Yamaha TSR-6750 Upscalling video ?


New member
Username: Mkah

Redding, CA

Post Number: 3
Registered: May-04

Just replaced my old Sony receiver with the Yamaha TSR-6750. Now I have everything connected via HDMI with the exception of my kids older WII. Everything is now switched, (sound and video) via the receiver.

I have a few questions:

It is my understanding that this receiver has an up-scaling video chip to send lower resolution video somehow magically up to my large LED TV and make it look better.

#1) Does this mean that my kids WII should be up scaled to fit the entire screen?

#2) Lower resolution TV broadcasts from my cable box are still square and do not fill the screen on the sides. Is that normal?

#3) The colors since I connected my TV video to the receiver HDMI port seem to be a little too bright and a bit fake as compared to running HDMI from each device to the TV's multiple HDMI inputs. I don't see a way to change the video properties on the Yamaha receiver. Should I be adjusting the video on the TV exclusively?

#4) Now that I have a brand new Receiver connected din this fashion, should I reset my Samsung TV to default settings to ensure that I am not using conflicting or off setting video settings between the TV / Receiver?

To be clear on my setup, I have one DMI cable from the Receiver feeding the LED 55: Samsung TV. All my devices (BR, Cable Box, XBox) are connected via HDMI to the receiver with teh exception of the WII which I have used RGB video and Red/White audio connected to the receiver.

The manual that came with the Receiver just does not spell out the information I need. Or maybe I'm just not seeing it.

Thanks in advance.


Platinum Member
Username: Jan_b_vigne

Dallas, TX

Post Number: 17825
Registered: May-04

My understanding is the receiver has a simple video enhancement chip. Nothing fancy and that's probably why you're seeing the color skewing with the signal running through the receiver. There's also a likely edge enhancement circuit being applied so, yes, the picture running through the reciever will probably look a little fake.

It's possible the Yamaha video enhancement can be defeated or adjusted but it would likely involve deep sub-menu work. Most of these sub-menus are not easily accessed by the typical consumer and must be adjusted by a technician away from your display and sources. Not an ideal set up.

The Samsung is likely to have a far too bright (black control), color saturated and sharpened (white control) default setting. In most cases modern consumer video screens are set to jump off the shelf in the store and are not set for accurate picture quality. Of course, picture settings should vary with the ambient light conditions and most serious videophiles adjust for various sources, film and videotape at the least. If you are interested in a more accurate video display, obtain a test disc for consumer TV's and use it to make the best overall settings you can reach while the monitor is set to allow "Custom" video settings. If you are very serious about this, you can have a specialist come on and, again accessing deep sub-menus, bring the display as close to RGB or other "standard" settings as possible. Such adjustments are normally going to cost a few hundred dollars and, quite honestly, most consumer TV's aren't, IMO, good candidates for such adjustments. Buy a test disc and make your adjustments for yourself.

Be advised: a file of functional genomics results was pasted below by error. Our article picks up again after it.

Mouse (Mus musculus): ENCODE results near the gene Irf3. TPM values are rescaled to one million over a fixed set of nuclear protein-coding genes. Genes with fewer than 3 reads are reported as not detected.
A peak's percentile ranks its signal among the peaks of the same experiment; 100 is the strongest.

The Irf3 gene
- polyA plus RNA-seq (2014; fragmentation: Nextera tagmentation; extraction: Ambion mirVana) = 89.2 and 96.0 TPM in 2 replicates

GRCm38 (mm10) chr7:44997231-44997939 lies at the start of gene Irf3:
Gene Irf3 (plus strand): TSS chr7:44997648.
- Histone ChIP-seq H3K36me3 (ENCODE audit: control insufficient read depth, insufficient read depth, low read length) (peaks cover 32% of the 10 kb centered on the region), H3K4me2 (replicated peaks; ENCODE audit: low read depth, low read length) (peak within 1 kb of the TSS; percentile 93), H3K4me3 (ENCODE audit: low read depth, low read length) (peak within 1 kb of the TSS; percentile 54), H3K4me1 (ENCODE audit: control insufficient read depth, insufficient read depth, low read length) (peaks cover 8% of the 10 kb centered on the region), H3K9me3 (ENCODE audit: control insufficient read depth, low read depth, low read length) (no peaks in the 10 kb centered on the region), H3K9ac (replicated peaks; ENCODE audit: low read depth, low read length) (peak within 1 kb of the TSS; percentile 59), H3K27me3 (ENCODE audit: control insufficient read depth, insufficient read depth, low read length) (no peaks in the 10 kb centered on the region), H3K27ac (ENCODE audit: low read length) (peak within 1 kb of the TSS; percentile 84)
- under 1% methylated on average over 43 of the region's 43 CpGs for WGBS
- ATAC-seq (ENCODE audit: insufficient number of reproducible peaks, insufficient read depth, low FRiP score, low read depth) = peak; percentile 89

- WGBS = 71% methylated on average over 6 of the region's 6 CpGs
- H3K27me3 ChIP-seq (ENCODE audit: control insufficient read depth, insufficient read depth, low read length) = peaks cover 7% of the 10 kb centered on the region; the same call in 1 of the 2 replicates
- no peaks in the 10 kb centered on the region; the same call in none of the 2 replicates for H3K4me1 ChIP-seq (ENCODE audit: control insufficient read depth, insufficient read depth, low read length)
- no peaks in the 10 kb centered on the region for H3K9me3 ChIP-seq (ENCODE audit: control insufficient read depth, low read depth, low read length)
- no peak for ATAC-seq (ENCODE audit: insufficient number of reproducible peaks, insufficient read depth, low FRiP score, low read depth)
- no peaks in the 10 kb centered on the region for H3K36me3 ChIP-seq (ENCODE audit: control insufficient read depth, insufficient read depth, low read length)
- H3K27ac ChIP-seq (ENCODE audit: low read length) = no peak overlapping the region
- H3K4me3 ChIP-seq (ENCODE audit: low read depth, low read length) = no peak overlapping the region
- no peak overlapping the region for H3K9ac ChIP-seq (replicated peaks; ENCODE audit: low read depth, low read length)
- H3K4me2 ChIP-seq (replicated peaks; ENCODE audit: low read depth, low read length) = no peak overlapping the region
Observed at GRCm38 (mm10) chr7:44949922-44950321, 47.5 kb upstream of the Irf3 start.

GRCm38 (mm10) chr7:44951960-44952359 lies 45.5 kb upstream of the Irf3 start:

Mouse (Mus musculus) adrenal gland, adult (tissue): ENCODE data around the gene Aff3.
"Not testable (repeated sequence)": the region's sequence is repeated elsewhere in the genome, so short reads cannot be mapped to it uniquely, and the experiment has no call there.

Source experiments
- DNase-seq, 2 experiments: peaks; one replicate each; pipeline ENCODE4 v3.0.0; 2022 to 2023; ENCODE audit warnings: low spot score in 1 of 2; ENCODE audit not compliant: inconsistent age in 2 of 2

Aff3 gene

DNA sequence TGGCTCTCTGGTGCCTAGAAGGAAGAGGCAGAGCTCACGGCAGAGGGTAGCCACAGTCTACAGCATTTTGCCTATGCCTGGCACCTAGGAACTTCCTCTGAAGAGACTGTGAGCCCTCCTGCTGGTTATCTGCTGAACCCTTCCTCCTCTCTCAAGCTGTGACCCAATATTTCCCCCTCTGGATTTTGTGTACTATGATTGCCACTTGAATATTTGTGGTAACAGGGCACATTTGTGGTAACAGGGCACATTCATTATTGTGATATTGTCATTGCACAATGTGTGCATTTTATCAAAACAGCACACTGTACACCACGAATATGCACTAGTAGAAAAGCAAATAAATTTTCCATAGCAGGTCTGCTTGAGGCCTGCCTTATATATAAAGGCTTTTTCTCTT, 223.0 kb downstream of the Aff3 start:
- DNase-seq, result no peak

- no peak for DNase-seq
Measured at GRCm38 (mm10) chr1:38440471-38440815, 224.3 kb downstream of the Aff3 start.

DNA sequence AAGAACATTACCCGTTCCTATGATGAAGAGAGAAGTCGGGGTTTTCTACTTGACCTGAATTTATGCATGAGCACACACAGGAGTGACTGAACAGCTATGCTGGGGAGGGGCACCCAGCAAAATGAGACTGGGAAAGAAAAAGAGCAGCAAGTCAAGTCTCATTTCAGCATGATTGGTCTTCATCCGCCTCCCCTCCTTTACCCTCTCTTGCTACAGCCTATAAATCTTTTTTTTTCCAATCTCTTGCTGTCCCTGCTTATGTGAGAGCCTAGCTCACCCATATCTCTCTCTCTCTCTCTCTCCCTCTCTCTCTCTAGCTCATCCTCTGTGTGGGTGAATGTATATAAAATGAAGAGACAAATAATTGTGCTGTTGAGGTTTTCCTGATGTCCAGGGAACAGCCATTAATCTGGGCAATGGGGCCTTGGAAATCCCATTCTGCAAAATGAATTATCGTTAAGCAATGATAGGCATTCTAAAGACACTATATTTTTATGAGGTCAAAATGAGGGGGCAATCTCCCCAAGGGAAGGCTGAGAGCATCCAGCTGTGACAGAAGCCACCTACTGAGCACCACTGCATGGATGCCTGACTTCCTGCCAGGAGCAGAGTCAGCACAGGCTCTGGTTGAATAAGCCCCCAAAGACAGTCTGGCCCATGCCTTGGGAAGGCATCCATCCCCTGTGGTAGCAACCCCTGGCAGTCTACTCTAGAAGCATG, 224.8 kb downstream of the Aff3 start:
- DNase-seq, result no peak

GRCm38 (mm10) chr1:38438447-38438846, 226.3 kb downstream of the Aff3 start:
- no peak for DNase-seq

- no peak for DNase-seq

Your 4:3 sources are probably going to remain in 4:3 aspect ratio. Yu can adjust the display with your "format" control on the monitor but you'll often find your 16:9 sources affected with the Samsung monitor.


Gold Member
Username: Magfan


Post Number: 3093
Registered: Oct-07
Investing in a proper calibration / reference disc for home displays might be in order.
DVE = Digital Video Essentials is one such disc and MONSTER makes another...though I personally hate Monster.
Other discs are out there to allow proper setup and pseudo-calibration of home displays.

With time and patients you can get to maybe 75% of what the ISF guy can attain...not all that bad.
Statistics tell me that about 1/2 of ALL home displays are NOT adjusted by the new owners.

Now, as to looking 'better'.....Your TV will also upscale to the 'native' panel format. What looks best sort of depends on what chipset does best. An inexpensive HT receiver OR the dedicated circuits in the TV?

Generally I'd vote for the TV, but if you use the HT receiver, go thru the TV setup menu and defeat extra sharpening and 'edge correction' and most of the rest.....You don't want to 'double up' on most of those 'effects', anyway. Many TV's when left to there own devices will result in what is called 'the Soap Opera Effect' and look AWFUL.

And also, in general, you won't get a 'magic' improvement. Upsampled DVD CAN rival BR, but only in a best / worst comparison. My old OPPO player produced some of the finest upsampling available and was an early adopter of HDMI.

Keep in touch......

Stretching a 4:3 to fill the screen will end up lookng distorted. General advice would be to NOT do so.

New member
Username: Mkah

Redding, CA

Post Number: 4
Registered: May-04
As always, fantastic useful information.

Thank you Lan & Leo for taking time to be so detailed and specific.


New member
Username: Rasuca


Post Number: 1
Registered: Jan-15
Help to select input to play music from PC on a Yamaha TSR 6750 with YBA-11 & YWA-10
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